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Congratulations Jeremiah Bernier-Latmani, LE&RN Travel Award Winner

Congratulations Jeremiah Bernier-Latmani, LE&RN Travel Award Winner

Jeremiah Bernier-Latmani, currently a post-doctoral fellow at the Lausanne University Hospital and University of Lausanne in Lausanne, Switzerland, under the supervision of Tanya Petrova, received a travel award from LE&RN to attend the 2016 Gordon Research Conference in Lymphatics held in Ventura, CA. We asked Jeremiah to share his thoughts on that experience with us and to tell us a bit about his research and future plans.

1. What did you get out of the Conference? Why did you feel it was important to attend?

The GRC in Lymphatics was a great conference to attend because all the leaders in the field are there. I was able to exchange ideas with a number of people working in all aspects of lymphatic vessel biology through the oral and poster presentations as well as discussions.  I felt it was important to attend to continue to be integrated into this dynamic research community and keep abreast of the newest findings.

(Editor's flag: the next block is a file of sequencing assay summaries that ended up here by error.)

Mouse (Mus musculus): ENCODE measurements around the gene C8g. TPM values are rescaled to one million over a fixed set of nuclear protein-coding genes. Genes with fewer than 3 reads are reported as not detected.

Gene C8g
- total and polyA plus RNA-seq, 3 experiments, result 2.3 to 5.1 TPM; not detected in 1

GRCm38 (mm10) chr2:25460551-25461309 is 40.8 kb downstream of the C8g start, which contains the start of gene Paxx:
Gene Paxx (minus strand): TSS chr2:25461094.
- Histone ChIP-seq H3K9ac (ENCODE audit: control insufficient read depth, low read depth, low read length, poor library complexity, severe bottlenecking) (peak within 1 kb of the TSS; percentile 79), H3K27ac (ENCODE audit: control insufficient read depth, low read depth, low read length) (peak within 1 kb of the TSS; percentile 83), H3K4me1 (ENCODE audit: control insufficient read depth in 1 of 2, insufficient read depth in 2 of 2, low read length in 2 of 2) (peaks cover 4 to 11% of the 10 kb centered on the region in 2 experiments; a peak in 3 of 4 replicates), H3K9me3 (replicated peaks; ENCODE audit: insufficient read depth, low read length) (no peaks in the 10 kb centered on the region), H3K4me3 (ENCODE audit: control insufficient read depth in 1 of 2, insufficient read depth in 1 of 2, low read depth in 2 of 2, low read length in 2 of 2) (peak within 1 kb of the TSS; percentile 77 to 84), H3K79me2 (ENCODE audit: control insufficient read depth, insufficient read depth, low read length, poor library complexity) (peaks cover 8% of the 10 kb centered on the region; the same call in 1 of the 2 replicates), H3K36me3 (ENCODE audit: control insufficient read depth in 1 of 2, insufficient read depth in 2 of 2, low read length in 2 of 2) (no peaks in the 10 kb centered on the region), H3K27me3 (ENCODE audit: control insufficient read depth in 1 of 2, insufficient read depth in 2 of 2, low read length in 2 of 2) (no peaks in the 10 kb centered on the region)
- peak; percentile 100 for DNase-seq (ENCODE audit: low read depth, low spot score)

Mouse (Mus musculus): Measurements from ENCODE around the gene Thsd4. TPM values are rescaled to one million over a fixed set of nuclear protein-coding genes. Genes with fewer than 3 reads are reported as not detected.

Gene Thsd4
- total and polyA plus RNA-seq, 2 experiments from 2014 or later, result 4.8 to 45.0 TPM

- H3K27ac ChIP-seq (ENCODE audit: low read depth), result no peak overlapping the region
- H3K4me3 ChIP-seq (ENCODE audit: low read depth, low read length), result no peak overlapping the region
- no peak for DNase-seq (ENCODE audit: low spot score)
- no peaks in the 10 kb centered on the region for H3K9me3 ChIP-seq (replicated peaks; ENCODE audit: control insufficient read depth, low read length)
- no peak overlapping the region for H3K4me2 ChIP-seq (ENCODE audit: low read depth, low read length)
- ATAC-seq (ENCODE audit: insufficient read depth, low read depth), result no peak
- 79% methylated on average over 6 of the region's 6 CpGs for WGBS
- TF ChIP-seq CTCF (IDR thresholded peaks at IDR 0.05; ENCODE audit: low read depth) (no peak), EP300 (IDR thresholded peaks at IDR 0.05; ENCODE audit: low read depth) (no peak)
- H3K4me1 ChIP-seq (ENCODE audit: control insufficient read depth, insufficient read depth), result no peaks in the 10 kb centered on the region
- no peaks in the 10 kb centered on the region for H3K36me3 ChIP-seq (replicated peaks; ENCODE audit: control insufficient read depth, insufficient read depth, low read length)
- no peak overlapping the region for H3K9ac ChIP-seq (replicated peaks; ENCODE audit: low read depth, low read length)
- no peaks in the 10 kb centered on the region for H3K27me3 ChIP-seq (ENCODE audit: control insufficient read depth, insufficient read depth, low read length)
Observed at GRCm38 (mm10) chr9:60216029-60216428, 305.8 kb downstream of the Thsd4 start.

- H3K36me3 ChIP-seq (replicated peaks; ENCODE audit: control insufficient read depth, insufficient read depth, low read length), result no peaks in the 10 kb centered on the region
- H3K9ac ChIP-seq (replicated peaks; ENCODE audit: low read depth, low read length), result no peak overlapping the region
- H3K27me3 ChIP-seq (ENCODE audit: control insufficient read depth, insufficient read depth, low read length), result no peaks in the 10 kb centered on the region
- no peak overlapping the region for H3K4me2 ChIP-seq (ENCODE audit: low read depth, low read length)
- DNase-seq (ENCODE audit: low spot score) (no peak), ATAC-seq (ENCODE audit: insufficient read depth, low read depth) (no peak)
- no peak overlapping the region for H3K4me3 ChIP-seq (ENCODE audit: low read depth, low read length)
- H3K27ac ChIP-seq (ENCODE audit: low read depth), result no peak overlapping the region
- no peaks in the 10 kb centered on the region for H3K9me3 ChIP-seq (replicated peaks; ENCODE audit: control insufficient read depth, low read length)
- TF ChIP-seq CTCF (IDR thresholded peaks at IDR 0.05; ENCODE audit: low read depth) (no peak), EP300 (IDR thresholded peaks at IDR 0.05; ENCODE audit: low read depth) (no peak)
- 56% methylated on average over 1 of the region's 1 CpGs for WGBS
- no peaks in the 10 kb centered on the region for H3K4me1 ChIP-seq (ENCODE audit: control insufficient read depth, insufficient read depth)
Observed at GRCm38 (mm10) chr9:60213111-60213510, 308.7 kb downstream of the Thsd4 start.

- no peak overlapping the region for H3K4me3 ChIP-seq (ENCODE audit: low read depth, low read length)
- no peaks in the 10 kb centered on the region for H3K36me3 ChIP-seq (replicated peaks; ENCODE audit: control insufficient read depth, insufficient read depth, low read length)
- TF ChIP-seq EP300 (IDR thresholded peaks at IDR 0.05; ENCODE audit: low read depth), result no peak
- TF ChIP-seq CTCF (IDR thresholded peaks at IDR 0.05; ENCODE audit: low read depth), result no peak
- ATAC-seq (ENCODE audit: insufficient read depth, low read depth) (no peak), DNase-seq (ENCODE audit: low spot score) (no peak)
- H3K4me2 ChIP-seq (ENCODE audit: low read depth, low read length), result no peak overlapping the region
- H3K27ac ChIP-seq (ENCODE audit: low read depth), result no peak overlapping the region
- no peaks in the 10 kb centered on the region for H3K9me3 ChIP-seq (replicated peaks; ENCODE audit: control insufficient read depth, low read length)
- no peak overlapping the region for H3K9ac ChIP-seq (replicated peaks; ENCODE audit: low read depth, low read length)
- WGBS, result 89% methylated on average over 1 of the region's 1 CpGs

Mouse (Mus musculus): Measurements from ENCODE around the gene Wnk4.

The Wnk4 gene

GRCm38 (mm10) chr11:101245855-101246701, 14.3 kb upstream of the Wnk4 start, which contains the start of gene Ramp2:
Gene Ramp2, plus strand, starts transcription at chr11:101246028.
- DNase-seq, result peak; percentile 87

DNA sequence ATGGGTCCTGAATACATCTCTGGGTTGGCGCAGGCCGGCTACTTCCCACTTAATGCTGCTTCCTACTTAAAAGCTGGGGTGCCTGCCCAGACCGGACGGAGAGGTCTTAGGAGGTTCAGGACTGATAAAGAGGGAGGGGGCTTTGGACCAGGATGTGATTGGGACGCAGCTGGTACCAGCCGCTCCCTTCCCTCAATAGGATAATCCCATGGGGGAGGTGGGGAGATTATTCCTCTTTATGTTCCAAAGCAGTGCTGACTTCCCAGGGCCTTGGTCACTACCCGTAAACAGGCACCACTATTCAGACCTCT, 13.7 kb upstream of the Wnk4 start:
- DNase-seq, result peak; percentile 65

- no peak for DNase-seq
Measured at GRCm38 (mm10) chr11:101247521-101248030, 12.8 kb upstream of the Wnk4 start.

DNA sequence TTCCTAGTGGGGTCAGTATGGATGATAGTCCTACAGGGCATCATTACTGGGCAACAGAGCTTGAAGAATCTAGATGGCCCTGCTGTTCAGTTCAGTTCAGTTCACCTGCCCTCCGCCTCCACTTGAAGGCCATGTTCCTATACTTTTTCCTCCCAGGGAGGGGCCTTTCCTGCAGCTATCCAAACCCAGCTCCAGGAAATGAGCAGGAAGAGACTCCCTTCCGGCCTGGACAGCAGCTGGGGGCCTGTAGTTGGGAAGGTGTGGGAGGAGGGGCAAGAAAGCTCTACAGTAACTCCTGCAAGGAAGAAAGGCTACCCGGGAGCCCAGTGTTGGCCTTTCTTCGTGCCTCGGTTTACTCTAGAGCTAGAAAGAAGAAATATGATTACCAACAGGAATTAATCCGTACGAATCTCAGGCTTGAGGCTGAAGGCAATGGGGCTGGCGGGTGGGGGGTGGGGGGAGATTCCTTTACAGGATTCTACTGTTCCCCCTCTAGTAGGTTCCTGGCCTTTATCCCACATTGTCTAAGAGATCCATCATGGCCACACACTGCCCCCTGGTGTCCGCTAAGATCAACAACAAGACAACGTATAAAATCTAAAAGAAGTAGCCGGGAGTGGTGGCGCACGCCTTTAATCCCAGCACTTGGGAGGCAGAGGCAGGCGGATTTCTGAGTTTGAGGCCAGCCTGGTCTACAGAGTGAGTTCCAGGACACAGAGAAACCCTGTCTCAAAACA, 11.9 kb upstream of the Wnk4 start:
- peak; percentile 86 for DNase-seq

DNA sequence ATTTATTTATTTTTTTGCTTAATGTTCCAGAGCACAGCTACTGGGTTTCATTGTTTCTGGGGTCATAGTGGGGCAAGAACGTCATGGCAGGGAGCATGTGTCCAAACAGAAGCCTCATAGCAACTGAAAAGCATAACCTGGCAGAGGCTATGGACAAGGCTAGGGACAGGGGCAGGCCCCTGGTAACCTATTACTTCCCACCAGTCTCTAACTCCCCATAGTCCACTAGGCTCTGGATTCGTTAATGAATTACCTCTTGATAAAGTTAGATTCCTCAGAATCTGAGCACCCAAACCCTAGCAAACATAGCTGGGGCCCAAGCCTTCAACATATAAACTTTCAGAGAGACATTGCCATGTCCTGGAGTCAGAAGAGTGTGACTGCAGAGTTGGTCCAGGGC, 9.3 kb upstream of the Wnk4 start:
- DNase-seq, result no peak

2. What are your areas of interest in research?

During my postdoc, I have been studying organ-specific lymphatic vessels, focusing on the small intestine. These specialized lymphatic vessels are important because they transport much of the dietary fat and perform gut immunosurveillance by transporting immune cells from the intestine to the gut-draining lymph nodes. Combining 3D imaging approaches with inducible genetic mutant mouse models, I study how intestinal lymphatic vessel patterning influences gut function.

3. What are your hopes and plans for your career and your research?

I hope to become a junior group leader in the near future and continue to study adult organ-specific lymphatic vessels in the gut, but also expand to other organs. I believe developing novel mouse models and imaging techniques to study organ-specific vasculature will expand our knowledge of how lymphatic vessels “fit-in” to differing tissue microenvironments and allow novel hypothesis-driven therapies for a number of human diseases.

4. Why do you believe that, in general, lymphatic research is important? What might the field accomplish within the next few years?

Lymphatic research is important, as I believe lymphatics, in general, are sometimes forgotten for their importance in human health. I believe, as is happening currently, that lymphatic vessels will be appreciated as major players in human health and disease and novel therapies will be developed to treat disease through lymphatic vessels.